OneColorado: Progress made but more to achieve
Today there are 15 pride festivals across Colorado. One Colorado Executive Director Daniel Ramos said that is a testament to the fact that Colorado is a more inclusive place now than it’s ever been.
“That goes to show that LGTBQ people are living in communities all across the state and allies are all across the state too,” Ramos said, noting that places like Colorado Springs and Grand Junction, typically seen as conservative strongholds, are making proclamations recognizing Pride and holding marches alongside Denver and Boulder.
“These are the communities we want, collaborative and affirming communities,” Ramos said. “We’re seeing all across the state more and more people are realizing it’s important to honor the LGTBQ people that live in their communities.”
But events like Aurora Pride and similar celebrations in other communities are also a reminder of the work that’s still left. One Colorado, an advocacy group for the LGTBQ community, is currently on a listening tour across the state. Ramos said talking to different communities helps him and the organization better understand what they need to do to continue their fight for equality.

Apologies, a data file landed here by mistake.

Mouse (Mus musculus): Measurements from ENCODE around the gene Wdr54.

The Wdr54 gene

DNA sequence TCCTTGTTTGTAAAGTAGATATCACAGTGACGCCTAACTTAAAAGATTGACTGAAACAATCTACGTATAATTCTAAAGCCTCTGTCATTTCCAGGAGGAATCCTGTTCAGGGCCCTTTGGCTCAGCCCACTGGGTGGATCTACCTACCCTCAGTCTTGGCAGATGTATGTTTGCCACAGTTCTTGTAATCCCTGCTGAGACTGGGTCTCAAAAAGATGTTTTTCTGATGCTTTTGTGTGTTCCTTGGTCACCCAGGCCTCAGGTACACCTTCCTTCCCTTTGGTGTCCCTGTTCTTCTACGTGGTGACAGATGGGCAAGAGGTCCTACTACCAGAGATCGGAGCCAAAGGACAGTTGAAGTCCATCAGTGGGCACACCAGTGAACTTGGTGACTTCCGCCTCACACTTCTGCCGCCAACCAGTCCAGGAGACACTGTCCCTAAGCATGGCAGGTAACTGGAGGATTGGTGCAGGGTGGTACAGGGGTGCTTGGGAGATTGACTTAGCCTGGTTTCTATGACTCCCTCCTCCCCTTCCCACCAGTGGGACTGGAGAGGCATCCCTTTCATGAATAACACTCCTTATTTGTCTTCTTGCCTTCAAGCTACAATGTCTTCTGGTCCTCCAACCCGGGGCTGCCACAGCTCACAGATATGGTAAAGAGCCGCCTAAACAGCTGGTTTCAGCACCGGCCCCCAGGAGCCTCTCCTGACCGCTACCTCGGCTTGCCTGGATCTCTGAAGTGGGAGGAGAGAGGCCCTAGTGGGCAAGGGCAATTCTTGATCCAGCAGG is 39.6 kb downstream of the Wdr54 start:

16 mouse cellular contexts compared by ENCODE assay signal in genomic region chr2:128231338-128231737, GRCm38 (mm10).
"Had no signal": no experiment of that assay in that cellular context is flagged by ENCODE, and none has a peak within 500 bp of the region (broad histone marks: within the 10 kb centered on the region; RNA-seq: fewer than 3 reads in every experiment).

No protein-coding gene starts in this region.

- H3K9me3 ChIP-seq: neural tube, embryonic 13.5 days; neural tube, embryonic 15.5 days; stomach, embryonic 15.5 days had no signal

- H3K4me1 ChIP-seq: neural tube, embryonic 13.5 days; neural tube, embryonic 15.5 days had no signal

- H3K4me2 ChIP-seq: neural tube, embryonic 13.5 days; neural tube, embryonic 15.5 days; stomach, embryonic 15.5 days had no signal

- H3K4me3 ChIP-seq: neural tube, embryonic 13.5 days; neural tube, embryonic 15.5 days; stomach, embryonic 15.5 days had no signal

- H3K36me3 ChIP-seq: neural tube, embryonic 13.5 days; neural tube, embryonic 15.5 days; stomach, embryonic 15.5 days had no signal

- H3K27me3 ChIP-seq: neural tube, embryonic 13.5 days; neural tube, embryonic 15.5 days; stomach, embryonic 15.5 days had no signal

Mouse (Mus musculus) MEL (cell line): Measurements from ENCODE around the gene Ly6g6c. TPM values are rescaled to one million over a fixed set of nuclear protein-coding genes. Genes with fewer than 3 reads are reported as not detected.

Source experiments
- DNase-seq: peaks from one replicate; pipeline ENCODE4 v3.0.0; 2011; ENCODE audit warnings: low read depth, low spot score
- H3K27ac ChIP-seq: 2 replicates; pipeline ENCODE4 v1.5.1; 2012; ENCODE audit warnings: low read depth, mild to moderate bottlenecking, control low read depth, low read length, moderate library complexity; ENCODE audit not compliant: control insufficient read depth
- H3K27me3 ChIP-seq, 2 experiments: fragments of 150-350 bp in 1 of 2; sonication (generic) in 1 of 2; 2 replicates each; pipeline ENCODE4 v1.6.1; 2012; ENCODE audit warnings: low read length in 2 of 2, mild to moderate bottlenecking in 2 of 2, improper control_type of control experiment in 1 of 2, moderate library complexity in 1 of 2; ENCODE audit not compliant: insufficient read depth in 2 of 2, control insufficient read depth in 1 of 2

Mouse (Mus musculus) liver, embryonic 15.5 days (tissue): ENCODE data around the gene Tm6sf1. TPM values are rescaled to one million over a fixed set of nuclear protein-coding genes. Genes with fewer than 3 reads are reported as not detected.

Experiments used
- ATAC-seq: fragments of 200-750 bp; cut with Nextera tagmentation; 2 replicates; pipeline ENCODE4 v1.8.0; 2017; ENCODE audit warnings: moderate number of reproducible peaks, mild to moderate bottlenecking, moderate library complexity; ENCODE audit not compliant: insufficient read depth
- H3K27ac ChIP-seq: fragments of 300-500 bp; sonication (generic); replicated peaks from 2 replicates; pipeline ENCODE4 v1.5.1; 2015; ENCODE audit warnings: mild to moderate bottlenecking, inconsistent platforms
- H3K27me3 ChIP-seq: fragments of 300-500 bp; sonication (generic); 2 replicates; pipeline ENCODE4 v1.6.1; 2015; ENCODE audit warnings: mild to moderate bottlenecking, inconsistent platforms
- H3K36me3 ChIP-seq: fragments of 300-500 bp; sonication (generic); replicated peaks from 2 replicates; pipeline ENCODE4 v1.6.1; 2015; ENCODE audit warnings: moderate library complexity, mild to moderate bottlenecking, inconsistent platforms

“Post-marriage equality, that’s when the work on equality began,” Ramos, who grew up in Sterling, Colorado, said. “Our work is so that regardless of where you are, your sexual orientation is not a reason you’re denied access to a job or healthcare or (you are) bullied and harassed.”
— KARA MASON, GRANT STRINGER and QUINCY SNOWDON, Staff Writers
BONUS SENTINEL COLORADO PRIDE FOR ALL 2019 CONTENT:
• FLAMING ALASKA: Aurora’s Pride for All 2019 is a day at the beach: ow.ly/I1ck30pgFY8
• PRIDE FOR ALL 2019: Cheers for Queers brings home all the spirit: https://ow.ly/XQ5j30pgG4D
• PRIDE FOR ALL 2019: Aurora’s Renaissance in full bloom: https://ow.ly/51Xx30pgG3D